America 's Concentration Camps During World War II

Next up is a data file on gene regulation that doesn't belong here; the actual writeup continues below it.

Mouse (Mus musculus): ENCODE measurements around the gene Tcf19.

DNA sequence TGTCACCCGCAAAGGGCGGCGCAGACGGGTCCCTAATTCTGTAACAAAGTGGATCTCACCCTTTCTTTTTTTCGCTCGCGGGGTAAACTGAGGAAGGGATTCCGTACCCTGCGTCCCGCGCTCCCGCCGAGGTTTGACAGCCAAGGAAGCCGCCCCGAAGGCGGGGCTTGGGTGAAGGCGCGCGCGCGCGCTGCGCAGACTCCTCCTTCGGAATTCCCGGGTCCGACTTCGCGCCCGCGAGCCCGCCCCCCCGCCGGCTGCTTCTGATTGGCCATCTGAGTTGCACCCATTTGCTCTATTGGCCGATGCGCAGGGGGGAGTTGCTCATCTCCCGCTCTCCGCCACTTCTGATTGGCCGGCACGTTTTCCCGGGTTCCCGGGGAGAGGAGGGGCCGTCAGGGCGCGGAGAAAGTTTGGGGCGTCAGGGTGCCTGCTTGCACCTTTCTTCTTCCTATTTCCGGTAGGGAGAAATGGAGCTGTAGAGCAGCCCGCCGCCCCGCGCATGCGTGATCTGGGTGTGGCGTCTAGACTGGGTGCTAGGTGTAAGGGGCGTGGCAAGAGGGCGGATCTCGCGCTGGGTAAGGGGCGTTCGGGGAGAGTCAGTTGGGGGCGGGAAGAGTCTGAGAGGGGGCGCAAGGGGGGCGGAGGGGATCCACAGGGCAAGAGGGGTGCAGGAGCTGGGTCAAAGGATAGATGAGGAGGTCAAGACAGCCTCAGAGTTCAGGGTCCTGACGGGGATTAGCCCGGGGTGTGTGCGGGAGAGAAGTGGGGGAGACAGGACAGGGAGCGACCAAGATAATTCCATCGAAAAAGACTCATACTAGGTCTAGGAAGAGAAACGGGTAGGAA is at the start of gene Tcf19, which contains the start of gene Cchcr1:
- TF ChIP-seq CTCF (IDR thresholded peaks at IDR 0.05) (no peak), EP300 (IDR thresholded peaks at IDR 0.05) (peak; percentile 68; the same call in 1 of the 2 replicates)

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Michael R. Ferrell Ferrell 1 Professor Marcotte Humanities 2323 section 002 December 2, 2014 Word count: 1262 American G.I.’s in Concentration Camps During World War II the atrocities committed by the Nazis were so violent, and so reprehensible that Germany is still trying to make amends for them to this very day. I decided to do my final paper on just one specific group of people terrorized by the Nazis in their concentration camps, American GI’s. These GI’s were sent to a camp known as Buchenwald. The off shoot of Buchenwald was known as Berga. Berga is a town in the Grietz district in Thuringia, Germany. Although, not initially used as a concentration camp, Berga would become one of Hitler’s most secretive and most infamous concentration camps during the war. Approximately 20,000 American service members were held in concentration camps at some point during World War II. Berga, was the most infamous to house American POW’s. However, Berga did not start out as a concentration camp. In fact, it started as the very opposite. In the 1930’s Berga started as a young Nazi volunteer camp. Later, as historians came to discover, Berga was an off-shoot of Buchenwald another infamous concentration camp. After being captured many of the Americans said they were made to remove their boots, and march to the camp in waist deep snow. Upon arrival, they were registered into the camp by other American Service members by rank, serial number, and finally religion. Before deploying

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